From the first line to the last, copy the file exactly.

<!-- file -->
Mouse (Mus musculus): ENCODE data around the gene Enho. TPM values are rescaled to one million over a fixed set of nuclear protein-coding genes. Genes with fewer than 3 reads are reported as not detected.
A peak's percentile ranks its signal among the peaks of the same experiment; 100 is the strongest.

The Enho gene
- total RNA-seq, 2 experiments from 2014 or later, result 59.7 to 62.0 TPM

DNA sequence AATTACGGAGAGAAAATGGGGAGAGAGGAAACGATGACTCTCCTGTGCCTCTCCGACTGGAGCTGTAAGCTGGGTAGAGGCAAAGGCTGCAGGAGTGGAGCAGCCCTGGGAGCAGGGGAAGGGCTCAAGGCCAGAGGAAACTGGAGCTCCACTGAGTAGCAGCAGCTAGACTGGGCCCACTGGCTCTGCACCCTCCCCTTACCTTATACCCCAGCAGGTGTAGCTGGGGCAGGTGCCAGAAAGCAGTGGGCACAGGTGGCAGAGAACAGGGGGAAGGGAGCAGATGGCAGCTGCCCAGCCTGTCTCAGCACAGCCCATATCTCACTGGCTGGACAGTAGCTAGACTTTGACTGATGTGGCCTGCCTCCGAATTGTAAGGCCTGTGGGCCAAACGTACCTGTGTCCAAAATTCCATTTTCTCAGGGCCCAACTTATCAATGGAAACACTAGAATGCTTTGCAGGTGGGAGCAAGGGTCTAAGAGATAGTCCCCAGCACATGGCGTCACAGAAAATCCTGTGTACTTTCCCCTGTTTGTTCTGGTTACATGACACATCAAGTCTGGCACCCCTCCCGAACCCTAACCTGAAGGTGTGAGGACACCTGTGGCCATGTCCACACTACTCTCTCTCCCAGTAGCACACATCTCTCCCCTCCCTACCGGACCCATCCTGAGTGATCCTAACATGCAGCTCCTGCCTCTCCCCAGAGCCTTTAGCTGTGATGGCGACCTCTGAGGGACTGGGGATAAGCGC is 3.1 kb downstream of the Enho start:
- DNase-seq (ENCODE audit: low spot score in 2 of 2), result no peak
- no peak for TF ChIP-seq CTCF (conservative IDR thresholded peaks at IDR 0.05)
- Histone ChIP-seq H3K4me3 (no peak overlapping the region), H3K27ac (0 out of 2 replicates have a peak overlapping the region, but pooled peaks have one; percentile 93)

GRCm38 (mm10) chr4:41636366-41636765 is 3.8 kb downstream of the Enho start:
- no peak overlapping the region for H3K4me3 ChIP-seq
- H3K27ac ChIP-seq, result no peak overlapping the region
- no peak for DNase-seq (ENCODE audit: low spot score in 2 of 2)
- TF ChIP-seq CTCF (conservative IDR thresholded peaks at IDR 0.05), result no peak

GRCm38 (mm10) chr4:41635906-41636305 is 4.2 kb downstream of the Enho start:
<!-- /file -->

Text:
Mouse (Mus musculus): ENCODE data around the gene Enho. TPM values are rescaled to one million over a fixed set of nuclear protein-coding genes. Genes with fewer than 3 reads are reported as not detected.
A peak's percentile ranks its signal among the peaks of the same experiment; 100 is the strongest.

The Enho gene
- total RNA-seq, 2 experiments from 2014 or later, result 59.7 to 62.0 TPM

DNA sequence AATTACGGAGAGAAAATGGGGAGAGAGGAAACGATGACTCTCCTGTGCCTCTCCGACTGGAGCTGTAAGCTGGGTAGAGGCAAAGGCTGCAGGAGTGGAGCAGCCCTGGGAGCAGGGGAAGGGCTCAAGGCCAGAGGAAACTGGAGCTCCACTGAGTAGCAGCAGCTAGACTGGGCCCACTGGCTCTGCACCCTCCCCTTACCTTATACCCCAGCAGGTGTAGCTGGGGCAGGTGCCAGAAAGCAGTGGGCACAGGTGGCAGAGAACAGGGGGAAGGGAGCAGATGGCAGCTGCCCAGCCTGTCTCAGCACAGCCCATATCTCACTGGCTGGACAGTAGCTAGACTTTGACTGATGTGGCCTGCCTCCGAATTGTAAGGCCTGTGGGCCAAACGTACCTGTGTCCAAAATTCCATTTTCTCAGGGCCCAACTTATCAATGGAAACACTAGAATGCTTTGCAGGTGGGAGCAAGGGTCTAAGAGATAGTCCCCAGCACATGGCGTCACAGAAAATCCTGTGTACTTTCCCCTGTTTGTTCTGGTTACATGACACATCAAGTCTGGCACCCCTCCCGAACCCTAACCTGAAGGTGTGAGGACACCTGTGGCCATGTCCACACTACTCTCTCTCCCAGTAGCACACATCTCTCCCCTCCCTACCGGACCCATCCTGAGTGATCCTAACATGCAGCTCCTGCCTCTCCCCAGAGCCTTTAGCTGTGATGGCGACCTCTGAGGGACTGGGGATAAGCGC is 3.1 kb downstream of the Enho start:
- DNase-seq (ENCODE audit: low spot score in 2 of 2), result no peak
- no peak for TF ChIP-seq CTCF (conservative IDR thresholded peaks at IDR 0.05)
- Histone ChIP-seq H3K4me3 (no peak overlapping the region), H3K27ac (0 out of 2 replicates have a peak overlapping the region, but pooled peaks have one; percentile 93)

GRCm38 (mm10) chr4:41636366-41636765 is 3.8 kb downstream of the Enho start:
- no peak overlapping the region for H3K4me3 ChIP-seq
- H3K27ac ChIP-seq, result no peak overlapping the region
- no peak for DNase-seq (ENCODE audit: low spot score in 2 of 2)
- TF ChIP-seq CTCF (conservative IDR thresholded peaks at IDR 0.05), result no peak

GRCm38 (mm10) chr4:41635906-41636305 is 4.2 kb downstream of the Enho start: